Before diving into your next 3D printing purchase for Rapid Prototyping (RP), let’s put your product development process in focus. The product development process, which transforms a concept into a market-ready product, plays a critical role in both the functional and economic success of your product and parent company.
It is therefore crucial for firms to effectively measure the performance of their product development cycle – using factors including lead time (the calendar months/years that pass from concept development to the end of pilot production) and engineering effort (the person-months/years required to go from concept development to the end of pilot production).
Then consider that over the last few years consumer demand for product variety and customization has only increased. On top of that, consider that product lifetimes are constantly falling. To stay competitive, not only do you need to develop more and more products, but you need to be prepared for the fact that they stay in the marketplace for shorter and shorter windows.
This means your product development cycle must be smarter, more agile, more productive and more efficient. In addition, the decisions you make in the early stages of the product development cycle can ultimately affect multi-million dollar investments further down the path.
So what does this mean for you, the product design and development company, as we begin 2017?
Enter Rapid Prototyping
3D printing, the series of technologies allowing firms to rapidly turn on-screen designs into one-off physical objects, has been in use for nearly three decades by many of the world’s largest and most demanding design and manufacturing companies. Since the turn of the millennium, it has also rapidly filtered down to smaller enterprises, dedicated RP shops and design workgroups, to the point that most fully recognize the opportunities of 3D printing. Many see the technology as integral, even indispensable, to their design and product development cycle. But beware – not all 3D printing solutions are alike!
Over the past two or three years there has been an explosion in small, entry-level, general purpose 3D printers that claim to have ‘professional’ prototyping capabilities in their literature.
While such 3D printers are indeed a useful entry tool to the wider technology, a company looking to make a serious dent in their product development cycle must be aware of all the factors that separate professional RP from general 3D printing. Here are just a few questions worth asking before you take the plunge:
- How much of the RP workflow can this system actually handle?
- It’s all very well talking about prototyping, but what does it involve exactly?
At the concept verification stage, you need a system that can churn out multiple simple iterations, fast, in a cost-effective model material. At this point in the RP process, you’re mainly evaluating ‘form,’ or what shape the product will take. And it’s here that a general entry-level 3D printer will perhaps perform best – as long as the model isn’t overly large or complex.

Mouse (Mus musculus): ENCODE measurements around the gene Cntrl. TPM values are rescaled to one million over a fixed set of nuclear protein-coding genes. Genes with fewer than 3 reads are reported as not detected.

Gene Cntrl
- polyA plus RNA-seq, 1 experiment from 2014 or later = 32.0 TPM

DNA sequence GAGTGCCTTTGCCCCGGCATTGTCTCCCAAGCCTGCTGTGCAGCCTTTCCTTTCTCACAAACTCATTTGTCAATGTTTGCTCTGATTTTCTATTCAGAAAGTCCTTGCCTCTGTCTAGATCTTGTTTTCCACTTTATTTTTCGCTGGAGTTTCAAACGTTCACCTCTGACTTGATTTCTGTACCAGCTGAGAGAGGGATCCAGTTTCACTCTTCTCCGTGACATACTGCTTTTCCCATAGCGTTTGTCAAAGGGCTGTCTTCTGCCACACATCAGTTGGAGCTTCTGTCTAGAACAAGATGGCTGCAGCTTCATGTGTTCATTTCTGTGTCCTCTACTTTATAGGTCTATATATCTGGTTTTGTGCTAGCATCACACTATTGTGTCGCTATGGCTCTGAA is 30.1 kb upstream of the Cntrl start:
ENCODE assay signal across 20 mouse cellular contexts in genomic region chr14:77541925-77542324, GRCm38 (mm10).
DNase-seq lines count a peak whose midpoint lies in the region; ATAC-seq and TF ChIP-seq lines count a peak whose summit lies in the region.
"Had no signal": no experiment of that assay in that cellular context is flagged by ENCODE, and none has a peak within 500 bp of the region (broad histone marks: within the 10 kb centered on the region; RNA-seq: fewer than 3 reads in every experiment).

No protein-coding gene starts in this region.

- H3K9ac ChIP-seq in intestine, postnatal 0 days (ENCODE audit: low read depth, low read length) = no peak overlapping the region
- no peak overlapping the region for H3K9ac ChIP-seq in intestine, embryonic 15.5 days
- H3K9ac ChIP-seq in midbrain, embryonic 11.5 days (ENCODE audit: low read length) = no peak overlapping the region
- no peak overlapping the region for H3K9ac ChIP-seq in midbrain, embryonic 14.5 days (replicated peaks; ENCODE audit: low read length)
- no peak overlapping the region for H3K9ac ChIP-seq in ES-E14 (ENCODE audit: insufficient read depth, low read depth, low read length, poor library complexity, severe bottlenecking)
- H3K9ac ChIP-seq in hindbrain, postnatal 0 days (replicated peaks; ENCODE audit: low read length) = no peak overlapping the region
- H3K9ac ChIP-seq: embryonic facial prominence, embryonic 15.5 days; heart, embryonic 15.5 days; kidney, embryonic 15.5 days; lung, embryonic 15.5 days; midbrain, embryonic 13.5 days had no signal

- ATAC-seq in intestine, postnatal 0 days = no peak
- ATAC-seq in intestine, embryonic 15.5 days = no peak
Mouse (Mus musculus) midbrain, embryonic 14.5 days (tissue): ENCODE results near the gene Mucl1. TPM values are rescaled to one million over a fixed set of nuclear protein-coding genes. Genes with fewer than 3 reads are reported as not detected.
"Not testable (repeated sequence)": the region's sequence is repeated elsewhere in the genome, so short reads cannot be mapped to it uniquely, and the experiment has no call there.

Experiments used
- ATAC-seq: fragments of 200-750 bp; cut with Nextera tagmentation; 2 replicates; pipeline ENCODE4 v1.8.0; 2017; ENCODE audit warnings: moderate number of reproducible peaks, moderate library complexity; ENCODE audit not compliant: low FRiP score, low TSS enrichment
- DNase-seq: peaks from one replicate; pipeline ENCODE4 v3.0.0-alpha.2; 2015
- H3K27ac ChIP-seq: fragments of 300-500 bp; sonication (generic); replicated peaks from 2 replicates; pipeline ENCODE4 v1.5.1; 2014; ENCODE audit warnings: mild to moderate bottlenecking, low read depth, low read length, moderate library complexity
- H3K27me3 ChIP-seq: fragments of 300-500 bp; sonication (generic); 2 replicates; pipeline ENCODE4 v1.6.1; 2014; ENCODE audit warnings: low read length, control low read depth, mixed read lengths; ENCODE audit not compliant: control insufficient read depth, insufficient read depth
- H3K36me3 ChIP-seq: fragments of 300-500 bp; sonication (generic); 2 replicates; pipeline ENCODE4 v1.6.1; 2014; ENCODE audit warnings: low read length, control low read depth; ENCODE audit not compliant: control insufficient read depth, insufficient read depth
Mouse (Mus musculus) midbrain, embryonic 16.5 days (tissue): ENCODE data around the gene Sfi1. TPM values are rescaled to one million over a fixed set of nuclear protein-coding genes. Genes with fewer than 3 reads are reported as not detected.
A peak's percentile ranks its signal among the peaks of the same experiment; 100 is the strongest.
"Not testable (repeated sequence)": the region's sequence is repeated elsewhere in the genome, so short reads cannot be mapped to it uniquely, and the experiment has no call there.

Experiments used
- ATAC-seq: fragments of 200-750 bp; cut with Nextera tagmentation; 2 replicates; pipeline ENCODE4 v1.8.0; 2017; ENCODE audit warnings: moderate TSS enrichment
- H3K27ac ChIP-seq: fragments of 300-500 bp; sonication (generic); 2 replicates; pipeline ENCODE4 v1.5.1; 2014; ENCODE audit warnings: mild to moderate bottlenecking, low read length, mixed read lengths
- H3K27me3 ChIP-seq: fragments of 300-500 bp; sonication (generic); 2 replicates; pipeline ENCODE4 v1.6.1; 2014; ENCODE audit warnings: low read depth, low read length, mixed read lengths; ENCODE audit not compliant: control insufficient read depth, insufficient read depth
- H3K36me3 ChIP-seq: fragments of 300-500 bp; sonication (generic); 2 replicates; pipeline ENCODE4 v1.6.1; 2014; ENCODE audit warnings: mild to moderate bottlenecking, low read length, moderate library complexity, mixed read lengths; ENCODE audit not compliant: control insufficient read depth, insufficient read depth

At the design validation stage, you’ve narrowed your design down to one or two finalists and now you want to test both ‘form’ and ‘fit,’ which, depending on your product, will demand high tolerances, multiple materials or colors in a single build, thin walls, complex geometries (requiring soluble support material), moving parts and more. For any serious design validation effort, the majority of small, desktop 3D printers will simply not provide the accuracy, detail and repeatability needed.
Finally, you want to test the design’s functional performance – using stress tests, drop-tests or limited real-application usage. For this stage, engineering-grade materials are key. If cost-effective PLA material was ideal at the concept stage, for functional performance you need production-grade ABS, ASA, PC, PC-ABS, various Nylon grades, ULTEM and more.
Looking beyond the relatively narrow focus of the RP workflow are larger questions relating to learning and operating time, support and future-ability. Questions such as:
1. How much time do I have to invest getting it working, operating day to day, and in maintenance?
Evaluating a 3D printed part prototype at Sodimas Elevators
2. How scalable is it to my future needs?
Here again, the differences between the plethora of readily available 3D printers and professional RP systems can be stark. Most entry-level 3D printers are still new to the market and have generally undergone minimal rigorous field testing. They have little in the way of supporting workflow tools and, due to the limited scope of the supporting vendor, tend to have very little in the way of global customer support – all of which affects your overall RP efficiency and effectiveness for the medium- to long-term.
Conclusion: Think about Overall Solution Effectiveness
All this means that firms focused on building competitiveness must act fast to compress their product design and development cycles with a systematic approach to RP and 3D printing. This means weighing the pros and cons of general purpose entry-level 3D printers vs professional RP systems.
A good starting point is to consider the intellectual property, engineering and software investments that have gone into developing the overall effectiveness of the solutions available. Then consider how this affects both your lead time and engineering effort. You may be surprised to find the differences can add up to millions, if not billions, in costs over the development effort and the lifetime of your intended end-product.
Stay tuned for Part 2 to learn how to better quantify Overall Solution Effectiveness.
For more information on the new Stratays F123 Series printers, please click the button below.
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